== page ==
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INTRODUCTION TO
ECONOMICS
Choices, Choices, Choices, . . .
WHAT IS ECONOMICS?
Economics – the study
of how individuals and
societies make
decisions about ways
to use scarce
resources to fulfill
wants and needs.
The Study of Economics
Macroeconomics
– The big picture: growth,
employment, etc.
– Choices made by large
groups (like countries)
Microeconomics
– How do individuals make
economic decisions
ECONOMICS: 5 Economic
Questions
Society (we) must figure out
WHAT to produce (make)
HOW MUCH to produce
(quantity)
HOW to Produce it
(manufacture)
FOR WHOM to Produce
(who gets what)
WHO gets to make these
decisions?
What are resources?
Definition: The things used to make other
goods
BUT, there’s a
Fundamental Problem:
SCARCITY: unlimited wants and
needs but limited resources
List five (5) of your
favorite items (goods)
(boots, phone, etc.
Where did you buy
these items?
Where were they
made?
Choices, Choices
Because ALL resources,
goods, and services are
limited – WE MUST MAKE
CHOICES!!!!
Why Choices?
We make choices about how we spend our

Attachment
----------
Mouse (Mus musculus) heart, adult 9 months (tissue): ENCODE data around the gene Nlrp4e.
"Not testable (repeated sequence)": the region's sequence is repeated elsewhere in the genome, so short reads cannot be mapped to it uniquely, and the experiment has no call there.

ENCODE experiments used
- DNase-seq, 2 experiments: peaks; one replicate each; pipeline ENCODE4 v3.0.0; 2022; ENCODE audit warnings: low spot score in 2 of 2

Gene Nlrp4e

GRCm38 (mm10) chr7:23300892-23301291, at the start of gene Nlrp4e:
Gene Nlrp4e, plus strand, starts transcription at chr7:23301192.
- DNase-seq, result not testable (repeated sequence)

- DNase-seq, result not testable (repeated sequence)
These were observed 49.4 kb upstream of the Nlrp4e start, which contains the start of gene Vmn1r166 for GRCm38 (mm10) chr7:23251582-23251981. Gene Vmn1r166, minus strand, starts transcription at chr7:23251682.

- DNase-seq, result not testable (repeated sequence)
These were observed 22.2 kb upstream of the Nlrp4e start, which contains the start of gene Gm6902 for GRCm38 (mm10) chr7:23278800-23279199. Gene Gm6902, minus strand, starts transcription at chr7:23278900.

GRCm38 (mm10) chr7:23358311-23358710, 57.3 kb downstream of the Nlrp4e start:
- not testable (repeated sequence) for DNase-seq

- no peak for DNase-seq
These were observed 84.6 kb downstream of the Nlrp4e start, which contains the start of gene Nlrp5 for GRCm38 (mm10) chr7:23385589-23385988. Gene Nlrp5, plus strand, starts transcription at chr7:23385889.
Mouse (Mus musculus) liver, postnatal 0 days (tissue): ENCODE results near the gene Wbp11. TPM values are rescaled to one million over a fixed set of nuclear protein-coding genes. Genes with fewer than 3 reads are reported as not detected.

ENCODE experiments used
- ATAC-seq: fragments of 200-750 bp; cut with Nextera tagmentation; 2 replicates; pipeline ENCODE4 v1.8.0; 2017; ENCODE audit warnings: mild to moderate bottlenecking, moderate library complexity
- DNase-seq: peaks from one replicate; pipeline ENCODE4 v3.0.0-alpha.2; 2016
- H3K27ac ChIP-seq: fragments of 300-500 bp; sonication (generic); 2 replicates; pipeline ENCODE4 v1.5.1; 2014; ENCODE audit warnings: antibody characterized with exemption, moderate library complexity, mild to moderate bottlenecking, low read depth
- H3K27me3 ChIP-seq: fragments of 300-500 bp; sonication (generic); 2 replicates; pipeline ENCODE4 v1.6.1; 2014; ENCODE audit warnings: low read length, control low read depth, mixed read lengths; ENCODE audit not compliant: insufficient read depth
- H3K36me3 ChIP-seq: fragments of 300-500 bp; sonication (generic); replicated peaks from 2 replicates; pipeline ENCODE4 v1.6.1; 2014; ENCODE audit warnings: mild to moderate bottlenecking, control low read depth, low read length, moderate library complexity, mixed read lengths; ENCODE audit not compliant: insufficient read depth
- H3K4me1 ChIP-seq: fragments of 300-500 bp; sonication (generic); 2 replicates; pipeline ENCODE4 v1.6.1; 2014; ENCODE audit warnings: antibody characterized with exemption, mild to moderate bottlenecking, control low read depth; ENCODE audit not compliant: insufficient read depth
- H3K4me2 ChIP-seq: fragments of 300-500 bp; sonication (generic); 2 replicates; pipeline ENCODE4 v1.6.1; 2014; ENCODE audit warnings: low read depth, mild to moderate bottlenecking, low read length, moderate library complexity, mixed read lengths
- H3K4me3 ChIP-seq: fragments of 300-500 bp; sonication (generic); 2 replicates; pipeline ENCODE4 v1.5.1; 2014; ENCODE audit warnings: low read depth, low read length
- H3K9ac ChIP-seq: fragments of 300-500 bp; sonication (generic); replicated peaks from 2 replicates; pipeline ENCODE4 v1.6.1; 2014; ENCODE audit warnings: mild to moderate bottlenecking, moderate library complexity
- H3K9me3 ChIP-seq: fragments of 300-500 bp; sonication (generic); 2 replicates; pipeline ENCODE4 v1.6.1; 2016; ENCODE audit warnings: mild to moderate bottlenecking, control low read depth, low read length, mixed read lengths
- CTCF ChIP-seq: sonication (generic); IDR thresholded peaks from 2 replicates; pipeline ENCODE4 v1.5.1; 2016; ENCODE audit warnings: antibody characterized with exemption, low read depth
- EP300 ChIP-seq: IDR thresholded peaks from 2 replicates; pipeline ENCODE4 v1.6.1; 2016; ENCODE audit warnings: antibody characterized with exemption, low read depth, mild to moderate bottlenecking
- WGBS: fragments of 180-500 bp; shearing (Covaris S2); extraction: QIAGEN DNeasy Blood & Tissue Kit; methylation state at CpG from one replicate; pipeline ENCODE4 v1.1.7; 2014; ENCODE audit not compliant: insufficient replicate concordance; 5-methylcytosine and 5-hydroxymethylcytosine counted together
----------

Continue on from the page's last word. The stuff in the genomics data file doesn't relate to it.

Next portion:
money, time, and energy so we can fulfill
our NEEDS and WANTS.
What are NEEDS and WANTS?
Wants and Needs,
Needs and Wants
NEEDS – “stuff” we must have to survive,
generally: food, shelter, clothing
WANTS – “stuff” we would really like to
have (Fancy food, shelter, clothing, big
screen TVs, jewelry, conveniences . . .
Also known as LUXURIES
VS.
TRADE-OFFS
You can’t have it all (SCARCITY –
remember) so you have to
choose how to spend your
money, time, and energy. These
decisions involve picking one
thing over all the other
possibilities – a TRADE-OFF
Trade-Offs, cont.
What COULD you have done instead of come
to school today?
The result of your Trade-Off is the
OPPORTUNITY COST =
The Value of the Next Best Choice
(Ex: Sleeping is the opportunity cost of studying for a test)
“There is no such thing as a free
lunch.” Imagine that the friendly
neighborhood pizza restaurant set
up a table full of pizza boxes outside
your school about lunchtime and put
up a sign that said Pizza and soda
$0.00. Why wouldn’t that be a free
lunch? It didn’t cost you anything
right? Well, it may not have cost you
in terms of money, but any situation
which forces you to make a choice
results in an opportunity cost.
Or consider this: you may spend several hours this evening tweeting
and texting friends at no additional monetary cost to your phone
plan. You may think of this as free, but there is a cost. What
opportunity did you give up? In his famous quote, Milton Friedman